A friend of mine from another group came to me with a problem he’s been having on some Windows Server 2003 guests.
They’re doing some nifty stuff with the .NET Stopwatch() class, and some WPF animations, which uses the QueryPerformanceCounter Win32 API to figure out the timing during the animations. Apparently, when they run their code in Hyper-V, the animations look sort of… not good.
They’re using Windows Server 2003 SP2 x86, which has been allocated two virtual processors.
It turns out that our performance guru, Tony Voellm, has already encountered something like this. From Tony’s blog post:
The root issue comes about from the Win32 QueryPerformanceCounter function. By default it uses a time source called the TSC. This is a CPU time source that essentially counts CPU cycles. The TSC for each (virtual) processor can be different so there is no guarantee that reading TSC on one processor has anything to do with reading TSC on another processor. This means back to back reads of TSC on different VP’s can actually go backwards. Hyper-V guarantees that TSC will not go backwards on a single VP.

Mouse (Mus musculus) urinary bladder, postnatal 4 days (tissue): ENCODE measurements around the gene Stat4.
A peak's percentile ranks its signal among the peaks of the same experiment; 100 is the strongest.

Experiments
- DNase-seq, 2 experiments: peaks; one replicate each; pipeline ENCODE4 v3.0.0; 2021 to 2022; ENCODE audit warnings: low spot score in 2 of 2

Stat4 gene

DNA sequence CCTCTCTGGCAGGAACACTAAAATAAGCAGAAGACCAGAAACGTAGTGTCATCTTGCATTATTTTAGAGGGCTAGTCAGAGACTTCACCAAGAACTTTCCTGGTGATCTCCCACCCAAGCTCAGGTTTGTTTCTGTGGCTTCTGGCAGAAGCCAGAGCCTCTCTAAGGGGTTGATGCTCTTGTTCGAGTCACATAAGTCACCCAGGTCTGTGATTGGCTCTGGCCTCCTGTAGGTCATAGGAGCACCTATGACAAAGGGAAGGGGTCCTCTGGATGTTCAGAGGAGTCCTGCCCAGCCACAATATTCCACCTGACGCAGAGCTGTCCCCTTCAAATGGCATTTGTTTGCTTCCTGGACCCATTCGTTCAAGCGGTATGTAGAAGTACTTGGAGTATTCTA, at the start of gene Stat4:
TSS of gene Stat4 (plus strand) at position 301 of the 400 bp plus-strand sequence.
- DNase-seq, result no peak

The fix for this is to modify the guest’s BOOT.INI file by adding the /USEPMTIMER switch to your operating system’s boot entry. This tells the system to use a different timer for QueryPerformanceCounter-related tasks, and should alleviate the problem.
Update: It looks like some people are seeing this as an error in their event logs. The event number is 1054, and the event source is UserEnv. This is the same problem with the same solution, it’s just a different way of showing up.